Academic journal article Australian Journal of Social Issues

State Gender Inequality, Socioeconomic Status and Intimate Partner Violence (IPV) in India: A Multilevel Analysis

Academic journal article Australian Journal of Social Issues

State Gender Inequality, Socioeconomic Status and Intimate Partner Violence (IPV) in India: A Multilevel Analysis

Article excerpt

Introduction

Intimate partner violence (IPV) is an important public health concern that has recently received much attention, deservedly so (Garcia-Moreno et al. 2006; Heise & Garcia-Moreno 2002; Watts & Zimmerman 2002). While the negative health consequences of IPV include obvious outcomes such as trauma and murder, the impact is much broader influencing mental illness, psychosomatic illness, poor health-related behaviors, poor birth outcomes, suicide, and diseases such as asthma and gynecological morbidities (Ackerson et al. 2007; Campbell 2002; Heise & Garcia-Moreno 2002; Kumar et al. 2005; Stephenson et al. 2006; Subramanian et al. 2007; Sudha et al. 2007; Vizcarra et al. 2004). A recent WHO-sponsored multi-national study found that in each of 15 sites in Bangladesh, Brazil, Ethiopia, Japan, Namibia, Peru, Samoa, Serbia and Montenegro, Thailand, and Tanzania, at least 15% of women experience physical or sexual IPV and in one site (Ethiopia) the estimate was over 70% (Heise & Garcia-Moreno 2002). Prevalence of physical IPV among women in India has been reported to be approximately 40% (Kumar et al. 2005) which would place it among the countries in the study with higher rates of violence.

By its nature, IPV is a difficult issue to study as measurement of IPV relies on abusers, the abused, or some close witness to report what is often conceived as a highly personal and stigmatized condition. Research in societies marked by relative gender equality may conceptualize IPV in terms of sexual violence, such as unwanted sexual activity (Vest et al. 2002), or psychological violence, such as controlling a woman's daily activities (Hathaway et al. 2000). In societies marked by gender inequality, including India (Krishnan, 2005a, 2005b), such measures may be seen of less value in IPV research. Additionally, in India, where a substantial portion of men believe they are justified in physically hurting their wives in certain circumstances (Martin et al. 2002), research using men's reports of their own abuse against women may not be accurate. This notion is further supported by research showing that Indian men are consistently more likely to report that their wives have high levels of autonomy, a characteristic closely related to reduced levels of domestic violence, than are the wives themselves (Jejeebhoy 2002).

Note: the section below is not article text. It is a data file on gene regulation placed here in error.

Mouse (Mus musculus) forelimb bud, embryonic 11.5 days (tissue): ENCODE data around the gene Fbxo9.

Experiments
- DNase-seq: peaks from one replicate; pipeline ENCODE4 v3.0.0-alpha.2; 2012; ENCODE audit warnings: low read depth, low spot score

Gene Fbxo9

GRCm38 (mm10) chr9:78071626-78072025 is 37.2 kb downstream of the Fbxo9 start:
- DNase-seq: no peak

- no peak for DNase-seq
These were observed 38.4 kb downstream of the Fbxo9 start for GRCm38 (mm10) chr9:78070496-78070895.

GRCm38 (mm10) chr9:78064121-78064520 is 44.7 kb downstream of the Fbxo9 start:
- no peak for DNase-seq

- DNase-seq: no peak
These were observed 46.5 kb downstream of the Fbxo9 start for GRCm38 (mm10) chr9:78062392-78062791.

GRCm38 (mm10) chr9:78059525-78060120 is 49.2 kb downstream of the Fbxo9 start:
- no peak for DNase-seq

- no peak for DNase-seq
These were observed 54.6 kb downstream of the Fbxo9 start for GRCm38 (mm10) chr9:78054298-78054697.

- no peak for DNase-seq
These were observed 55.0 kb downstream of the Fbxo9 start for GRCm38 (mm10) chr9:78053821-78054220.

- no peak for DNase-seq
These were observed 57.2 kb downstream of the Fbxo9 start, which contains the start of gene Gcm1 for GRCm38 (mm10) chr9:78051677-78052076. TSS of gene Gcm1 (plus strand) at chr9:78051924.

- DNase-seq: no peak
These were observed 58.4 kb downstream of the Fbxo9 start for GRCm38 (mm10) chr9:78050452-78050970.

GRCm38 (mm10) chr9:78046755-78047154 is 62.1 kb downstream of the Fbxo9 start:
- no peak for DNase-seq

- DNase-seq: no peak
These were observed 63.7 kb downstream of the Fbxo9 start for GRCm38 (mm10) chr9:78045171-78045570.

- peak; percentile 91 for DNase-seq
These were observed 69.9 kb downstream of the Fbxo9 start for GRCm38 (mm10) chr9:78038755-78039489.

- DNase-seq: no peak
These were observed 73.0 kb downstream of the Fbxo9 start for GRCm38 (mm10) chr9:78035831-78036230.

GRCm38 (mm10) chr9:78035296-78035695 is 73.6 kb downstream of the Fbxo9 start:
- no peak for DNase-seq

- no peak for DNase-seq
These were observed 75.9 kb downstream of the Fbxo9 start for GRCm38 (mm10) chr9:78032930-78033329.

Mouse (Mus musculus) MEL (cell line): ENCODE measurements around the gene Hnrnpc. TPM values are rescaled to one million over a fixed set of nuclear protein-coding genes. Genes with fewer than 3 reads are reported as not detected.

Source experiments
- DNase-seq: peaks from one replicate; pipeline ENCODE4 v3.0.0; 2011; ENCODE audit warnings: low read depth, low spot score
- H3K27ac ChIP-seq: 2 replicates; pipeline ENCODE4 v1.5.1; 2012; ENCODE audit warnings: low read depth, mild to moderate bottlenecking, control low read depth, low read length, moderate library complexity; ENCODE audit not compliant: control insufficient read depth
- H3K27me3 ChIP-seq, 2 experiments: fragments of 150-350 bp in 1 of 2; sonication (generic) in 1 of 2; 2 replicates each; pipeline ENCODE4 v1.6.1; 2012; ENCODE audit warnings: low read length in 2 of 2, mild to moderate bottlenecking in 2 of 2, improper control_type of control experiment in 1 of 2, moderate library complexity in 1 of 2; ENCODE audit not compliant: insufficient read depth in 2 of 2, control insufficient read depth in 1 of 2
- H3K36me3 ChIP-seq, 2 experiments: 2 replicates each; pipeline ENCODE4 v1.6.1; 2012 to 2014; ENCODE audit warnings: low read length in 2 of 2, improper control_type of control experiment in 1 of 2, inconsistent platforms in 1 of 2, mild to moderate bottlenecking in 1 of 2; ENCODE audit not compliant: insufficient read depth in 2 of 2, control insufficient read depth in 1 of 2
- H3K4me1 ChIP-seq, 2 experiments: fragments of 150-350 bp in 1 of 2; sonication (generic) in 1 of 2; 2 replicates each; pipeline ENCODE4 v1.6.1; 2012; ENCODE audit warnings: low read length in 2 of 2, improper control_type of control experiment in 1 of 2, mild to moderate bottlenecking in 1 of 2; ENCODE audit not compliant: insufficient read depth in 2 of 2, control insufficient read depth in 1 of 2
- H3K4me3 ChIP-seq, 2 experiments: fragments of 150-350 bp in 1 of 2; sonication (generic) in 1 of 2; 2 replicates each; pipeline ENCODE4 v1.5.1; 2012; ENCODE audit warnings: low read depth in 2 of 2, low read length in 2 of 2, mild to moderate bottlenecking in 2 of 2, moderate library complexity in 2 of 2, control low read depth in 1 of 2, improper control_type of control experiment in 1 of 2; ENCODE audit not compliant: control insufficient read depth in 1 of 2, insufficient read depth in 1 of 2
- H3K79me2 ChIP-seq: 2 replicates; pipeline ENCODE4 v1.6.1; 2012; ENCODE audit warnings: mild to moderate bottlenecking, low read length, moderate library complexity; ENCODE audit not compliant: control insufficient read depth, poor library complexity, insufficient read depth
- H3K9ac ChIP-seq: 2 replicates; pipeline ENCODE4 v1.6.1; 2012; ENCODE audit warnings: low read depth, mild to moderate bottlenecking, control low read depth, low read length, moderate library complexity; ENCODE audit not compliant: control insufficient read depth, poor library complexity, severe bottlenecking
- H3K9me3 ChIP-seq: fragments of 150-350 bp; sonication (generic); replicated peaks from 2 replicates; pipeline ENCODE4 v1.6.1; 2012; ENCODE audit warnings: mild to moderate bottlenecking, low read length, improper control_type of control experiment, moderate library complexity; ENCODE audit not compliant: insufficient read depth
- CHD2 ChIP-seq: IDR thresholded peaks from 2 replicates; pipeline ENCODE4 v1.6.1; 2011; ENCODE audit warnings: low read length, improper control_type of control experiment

Research over the last decade has emphasized the importance of socioeconomic circumstances and contexts for individual health (Diez Roux 2001; Kawachi & Subramanian 2007; Subramanian et al. 2002). There is currently a large body of empirical research that shows an association between socioeconomic status and several health outcomes (Braveman et al. 2000; Braveman et al. 2005; Epel et al. 2004; Marmot 2002, 2007). Similarly, impoverished neighborhood conditions have also been shown to lead to poorer health outcomes (Berkman & Kawachi 2000; Diez Roux 2001; Kawachi & Berkman 2003; O'Campo 2003; Pickett & Pearl 2001; Sampson 2003). Even though the importance of socioeconomic status has been documented in qualitative investigations and community-specific studies of IPV in India (Koenig et al. 2006; Krishnan 2005b; Martin et al. 2002), few systematic analyses have investigated the potential impact of socioeconomic status on IPV in India.

In addition to socioeconomic status, demographic characteristics such as caste and age at marriage are theoretically motivated predictors of IPV. While public discrimination against individuals according to caste is prohibited by the Indian Constitution, discriminatory social practices continue to be practiced (Krishnan 2005a). Although programs to alleviate the historical discrimination experienced by legally-defined scheduled castes, scheduled tribes, and other backward classes have had some impact, the majority of individuals in these groups have lower living standards, less access to education and employment, and in the case of tribes, tend to live geographically and socially separated from members of the general classes that control the majority of India's economic and governmental institutions (Bhengra et al. …

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